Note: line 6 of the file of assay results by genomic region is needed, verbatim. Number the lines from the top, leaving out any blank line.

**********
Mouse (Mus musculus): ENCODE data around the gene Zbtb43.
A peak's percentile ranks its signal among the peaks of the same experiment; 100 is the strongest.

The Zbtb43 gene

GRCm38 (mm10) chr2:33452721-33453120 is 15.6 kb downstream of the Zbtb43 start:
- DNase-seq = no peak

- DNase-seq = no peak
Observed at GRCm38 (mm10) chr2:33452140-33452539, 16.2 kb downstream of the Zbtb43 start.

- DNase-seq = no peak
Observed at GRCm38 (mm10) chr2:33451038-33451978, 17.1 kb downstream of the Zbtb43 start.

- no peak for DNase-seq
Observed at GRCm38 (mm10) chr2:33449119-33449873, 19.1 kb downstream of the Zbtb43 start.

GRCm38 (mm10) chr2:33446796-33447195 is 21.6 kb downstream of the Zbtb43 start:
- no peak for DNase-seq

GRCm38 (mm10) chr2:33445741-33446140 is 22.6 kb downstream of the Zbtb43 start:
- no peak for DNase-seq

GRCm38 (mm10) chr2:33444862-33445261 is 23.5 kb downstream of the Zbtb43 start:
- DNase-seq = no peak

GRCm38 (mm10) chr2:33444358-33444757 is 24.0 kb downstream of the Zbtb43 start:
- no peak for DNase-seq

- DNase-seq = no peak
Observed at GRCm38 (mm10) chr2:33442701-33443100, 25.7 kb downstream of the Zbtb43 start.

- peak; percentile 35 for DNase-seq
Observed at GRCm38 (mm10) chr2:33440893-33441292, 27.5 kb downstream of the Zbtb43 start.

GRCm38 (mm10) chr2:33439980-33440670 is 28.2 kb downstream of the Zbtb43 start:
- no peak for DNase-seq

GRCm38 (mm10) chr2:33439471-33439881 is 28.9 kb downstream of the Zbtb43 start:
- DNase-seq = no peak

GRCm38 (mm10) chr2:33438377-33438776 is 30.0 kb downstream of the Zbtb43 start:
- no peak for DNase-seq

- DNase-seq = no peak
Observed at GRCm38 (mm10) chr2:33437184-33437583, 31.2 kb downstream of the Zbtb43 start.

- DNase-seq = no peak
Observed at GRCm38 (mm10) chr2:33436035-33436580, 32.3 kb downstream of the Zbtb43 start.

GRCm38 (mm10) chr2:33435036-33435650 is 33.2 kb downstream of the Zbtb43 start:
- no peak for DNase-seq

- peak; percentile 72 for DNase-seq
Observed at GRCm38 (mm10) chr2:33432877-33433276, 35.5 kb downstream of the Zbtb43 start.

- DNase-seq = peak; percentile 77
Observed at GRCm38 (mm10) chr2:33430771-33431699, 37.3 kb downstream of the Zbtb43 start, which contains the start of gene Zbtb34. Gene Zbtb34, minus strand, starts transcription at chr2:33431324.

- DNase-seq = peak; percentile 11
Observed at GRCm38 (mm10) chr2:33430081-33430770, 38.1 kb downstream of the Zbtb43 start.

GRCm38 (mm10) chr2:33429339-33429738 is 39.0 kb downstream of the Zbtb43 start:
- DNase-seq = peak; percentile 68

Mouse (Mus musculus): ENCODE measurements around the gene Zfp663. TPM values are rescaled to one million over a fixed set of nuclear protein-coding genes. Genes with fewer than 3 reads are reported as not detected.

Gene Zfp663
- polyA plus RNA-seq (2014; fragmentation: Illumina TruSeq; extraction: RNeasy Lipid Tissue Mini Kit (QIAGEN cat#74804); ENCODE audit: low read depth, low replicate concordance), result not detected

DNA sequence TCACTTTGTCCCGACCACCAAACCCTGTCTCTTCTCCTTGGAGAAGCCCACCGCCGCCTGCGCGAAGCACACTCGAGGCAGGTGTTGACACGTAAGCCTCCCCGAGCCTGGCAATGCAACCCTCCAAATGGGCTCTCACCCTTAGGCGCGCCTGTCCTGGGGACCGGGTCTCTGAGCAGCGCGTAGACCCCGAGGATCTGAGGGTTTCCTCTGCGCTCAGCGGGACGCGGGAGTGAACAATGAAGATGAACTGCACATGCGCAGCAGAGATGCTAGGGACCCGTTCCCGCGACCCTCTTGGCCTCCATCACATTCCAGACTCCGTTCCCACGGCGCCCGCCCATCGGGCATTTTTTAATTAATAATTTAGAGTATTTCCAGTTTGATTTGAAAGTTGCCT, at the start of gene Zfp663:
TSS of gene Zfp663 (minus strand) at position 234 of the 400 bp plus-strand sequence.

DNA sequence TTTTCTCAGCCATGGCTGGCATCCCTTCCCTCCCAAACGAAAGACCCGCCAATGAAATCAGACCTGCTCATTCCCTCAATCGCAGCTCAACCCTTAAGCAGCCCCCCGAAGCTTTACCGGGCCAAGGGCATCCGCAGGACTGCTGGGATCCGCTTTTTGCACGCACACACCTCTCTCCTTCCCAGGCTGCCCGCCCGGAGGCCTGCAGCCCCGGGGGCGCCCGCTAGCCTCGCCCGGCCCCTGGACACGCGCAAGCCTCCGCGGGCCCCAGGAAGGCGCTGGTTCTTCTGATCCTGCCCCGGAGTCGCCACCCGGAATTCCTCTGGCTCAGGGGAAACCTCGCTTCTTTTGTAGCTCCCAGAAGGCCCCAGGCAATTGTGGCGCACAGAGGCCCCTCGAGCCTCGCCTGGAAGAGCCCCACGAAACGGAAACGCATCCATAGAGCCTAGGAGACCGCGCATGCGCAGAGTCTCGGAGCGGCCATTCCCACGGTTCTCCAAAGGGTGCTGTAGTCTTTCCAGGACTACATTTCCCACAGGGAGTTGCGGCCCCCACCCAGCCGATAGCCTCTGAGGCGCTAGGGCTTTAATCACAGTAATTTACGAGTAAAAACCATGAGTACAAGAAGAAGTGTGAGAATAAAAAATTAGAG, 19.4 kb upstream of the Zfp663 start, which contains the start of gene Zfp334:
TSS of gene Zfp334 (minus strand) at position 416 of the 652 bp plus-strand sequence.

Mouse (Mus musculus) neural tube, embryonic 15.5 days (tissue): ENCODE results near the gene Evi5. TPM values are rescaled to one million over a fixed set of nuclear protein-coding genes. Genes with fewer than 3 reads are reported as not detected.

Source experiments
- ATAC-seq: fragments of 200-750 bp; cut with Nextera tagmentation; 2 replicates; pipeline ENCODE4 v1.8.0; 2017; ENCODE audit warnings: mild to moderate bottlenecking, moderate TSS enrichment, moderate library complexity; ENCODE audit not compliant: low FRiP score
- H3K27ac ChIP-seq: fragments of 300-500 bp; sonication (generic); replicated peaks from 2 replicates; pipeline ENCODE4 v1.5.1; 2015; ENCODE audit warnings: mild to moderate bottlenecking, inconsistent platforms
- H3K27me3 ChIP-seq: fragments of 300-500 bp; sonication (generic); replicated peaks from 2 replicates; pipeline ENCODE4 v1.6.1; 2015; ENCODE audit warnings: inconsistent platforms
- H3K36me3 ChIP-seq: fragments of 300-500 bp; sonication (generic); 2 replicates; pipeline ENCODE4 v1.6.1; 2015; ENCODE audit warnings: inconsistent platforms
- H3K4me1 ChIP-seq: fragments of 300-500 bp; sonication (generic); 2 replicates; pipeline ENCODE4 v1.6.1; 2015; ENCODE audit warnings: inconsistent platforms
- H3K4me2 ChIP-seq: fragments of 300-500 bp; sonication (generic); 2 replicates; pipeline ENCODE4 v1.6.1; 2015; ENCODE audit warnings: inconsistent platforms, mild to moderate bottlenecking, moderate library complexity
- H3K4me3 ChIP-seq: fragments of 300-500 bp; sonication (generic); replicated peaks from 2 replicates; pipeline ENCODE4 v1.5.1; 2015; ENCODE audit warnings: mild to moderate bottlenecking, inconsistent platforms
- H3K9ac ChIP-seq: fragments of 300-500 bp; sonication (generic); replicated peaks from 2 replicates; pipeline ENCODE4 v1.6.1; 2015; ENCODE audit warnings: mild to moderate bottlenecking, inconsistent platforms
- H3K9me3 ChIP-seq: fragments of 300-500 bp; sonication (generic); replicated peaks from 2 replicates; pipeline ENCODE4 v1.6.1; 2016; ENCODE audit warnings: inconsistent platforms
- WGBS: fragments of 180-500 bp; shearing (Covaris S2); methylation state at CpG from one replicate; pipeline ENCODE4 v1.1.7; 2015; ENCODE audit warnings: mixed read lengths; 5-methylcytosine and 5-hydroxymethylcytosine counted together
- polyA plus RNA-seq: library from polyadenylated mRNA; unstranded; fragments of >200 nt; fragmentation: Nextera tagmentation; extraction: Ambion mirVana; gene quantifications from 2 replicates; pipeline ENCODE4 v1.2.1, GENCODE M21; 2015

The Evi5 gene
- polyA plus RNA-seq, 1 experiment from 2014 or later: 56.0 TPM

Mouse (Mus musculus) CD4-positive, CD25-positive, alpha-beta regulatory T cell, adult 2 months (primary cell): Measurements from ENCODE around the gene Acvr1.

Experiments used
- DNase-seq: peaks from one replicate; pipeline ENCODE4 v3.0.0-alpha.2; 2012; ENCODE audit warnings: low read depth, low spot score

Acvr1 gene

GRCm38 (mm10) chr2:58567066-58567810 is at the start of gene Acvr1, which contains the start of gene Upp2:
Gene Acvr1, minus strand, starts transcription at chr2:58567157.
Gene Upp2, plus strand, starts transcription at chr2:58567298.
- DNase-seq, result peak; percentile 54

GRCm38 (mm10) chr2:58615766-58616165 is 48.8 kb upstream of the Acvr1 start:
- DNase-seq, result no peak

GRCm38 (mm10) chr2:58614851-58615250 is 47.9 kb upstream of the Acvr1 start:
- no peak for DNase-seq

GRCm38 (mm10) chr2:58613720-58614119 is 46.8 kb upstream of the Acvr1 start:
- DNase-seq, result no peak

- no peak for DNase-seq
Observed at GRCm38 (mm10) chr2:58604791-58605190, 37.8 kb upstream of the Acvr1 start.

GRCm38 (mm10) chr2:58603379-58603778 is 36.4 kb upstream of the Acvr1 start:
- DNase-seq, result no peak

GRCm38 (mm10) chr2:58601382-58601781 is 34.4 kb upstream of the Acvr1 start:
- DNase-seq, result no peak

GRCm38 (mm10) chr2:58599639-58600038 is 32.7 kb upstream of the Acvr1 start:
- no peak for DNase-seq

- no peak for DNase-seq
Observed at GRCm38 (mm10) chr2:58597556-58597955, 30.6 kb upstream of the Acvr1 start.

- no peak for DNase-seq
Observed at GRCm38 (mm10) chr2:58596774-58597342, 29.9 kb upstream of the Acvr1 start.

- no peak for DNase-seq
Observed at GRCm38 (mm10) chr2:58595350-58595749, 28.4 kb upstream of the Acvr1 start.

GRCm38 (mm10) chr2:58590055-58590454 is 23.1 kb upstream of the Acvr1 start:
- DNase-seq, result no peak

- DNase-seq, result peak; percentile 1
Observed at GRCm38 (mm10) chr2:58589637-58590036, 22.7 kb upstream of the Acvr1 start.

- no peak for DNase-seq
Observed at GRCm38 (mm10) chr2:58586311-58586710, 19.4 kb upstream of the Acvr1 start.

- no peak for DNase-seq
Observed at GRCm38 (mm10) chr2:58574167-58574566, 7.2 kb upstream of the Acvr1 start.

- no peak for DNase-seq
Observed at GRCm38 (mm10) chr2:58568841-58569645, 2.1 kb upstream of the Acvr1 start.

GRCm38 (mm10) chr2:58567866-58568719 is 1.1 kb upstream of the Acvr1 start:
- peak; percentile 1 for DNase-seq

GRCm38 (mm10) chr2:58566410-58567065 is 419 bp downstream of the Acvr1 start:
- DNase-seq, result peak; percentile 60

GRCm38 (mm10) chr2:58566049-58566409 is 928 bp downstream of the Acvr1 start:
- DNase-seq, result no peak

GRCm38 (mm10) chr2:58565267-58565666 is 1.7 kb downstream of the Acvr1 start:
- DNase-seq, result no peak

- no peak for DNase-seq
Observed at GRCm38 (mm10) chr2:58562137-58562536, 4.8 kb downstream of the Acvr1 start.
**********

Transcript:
- DNase-seq = no peak